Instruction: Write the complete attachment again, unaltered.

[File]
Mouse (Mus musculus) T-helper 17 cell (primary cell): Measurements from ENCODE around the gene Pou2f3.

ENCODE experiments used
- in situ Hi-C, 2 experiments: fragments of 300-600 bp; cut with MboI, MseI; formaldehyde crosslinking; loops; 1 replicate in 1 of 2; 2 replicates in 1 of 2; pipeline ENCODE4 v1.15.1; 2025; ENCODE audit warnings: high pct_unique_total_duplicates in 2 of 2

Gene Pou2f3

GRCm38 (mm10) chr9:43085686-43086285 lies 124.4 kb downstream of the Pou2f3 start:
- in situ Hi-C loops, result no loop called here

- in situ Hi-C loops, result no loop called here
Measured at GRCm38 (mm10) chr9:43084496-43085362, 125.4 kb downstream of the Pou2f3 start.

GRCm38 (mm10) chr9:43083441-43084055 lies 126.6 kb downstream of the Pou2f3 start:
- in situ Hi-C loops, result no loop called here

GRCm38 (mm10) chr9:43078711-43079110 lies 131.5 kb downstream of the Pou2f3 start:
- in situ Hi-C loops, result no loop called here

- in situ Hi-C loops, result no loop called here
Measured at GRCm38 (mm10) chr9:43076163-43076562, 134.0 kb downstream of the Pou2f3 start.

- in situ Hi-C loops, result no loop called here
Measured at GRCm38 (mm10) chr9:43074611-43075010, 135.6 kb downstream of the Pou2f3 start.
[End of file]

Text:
Mouse (Mus musculus) T-helper 17 cell (primary cell): Measurements from ENCODE around the gene Pou2f3.

ENCODE experiments used
- in situ Hi-C, 2 experiments: fragments of 300-600 bp; cut with MboI, MseI; formaldehyde crosslinking; loops; 1 replicate in 1 of 2; 2 replicates in 1 of 2; pipeline ENCODE4 v1.15.1; 2025; ENCODE audit warnings: high pct_unique_total_duplicates in 2 of 2

Gene Pou2f3

GRCm38 (mm10) chr9:43085686-43086285 lies 124.4 kb downstream of the Pou2f3 start:
- in situ Hi-C loops, result no loop called here

- in situ Hi-C loops, result no loop called here
Measured at GRCm38 (mm10) chr9:43084496-43085362, 125.4 kb downstream of the Pou2f3 start.

GRCm38 (mm10) chr9:43083441-43084055 lies 126.6 kb downstream of the Pou2f3 start:
- in situ Hi-C loops, result no loop called here

GRCm38 (mm10) chr9:43078711-43079110 lies 131.5 kb downstream of the Pou2f3 start:
- in situ Hi-C loops, result no loop called here

- in situ Hi-C loops, result no loop called here
Measured at GRCm38 (mm10) chr9:43076163-43076562, 134.0 kb downstream of the Pou2f3 start.

- in situ Hi-C loops, result no loop called here
Measured at GRCm38 (mm10) chr9:43074611-43075010, 135.6 kb downstream of the Pou2f3 start.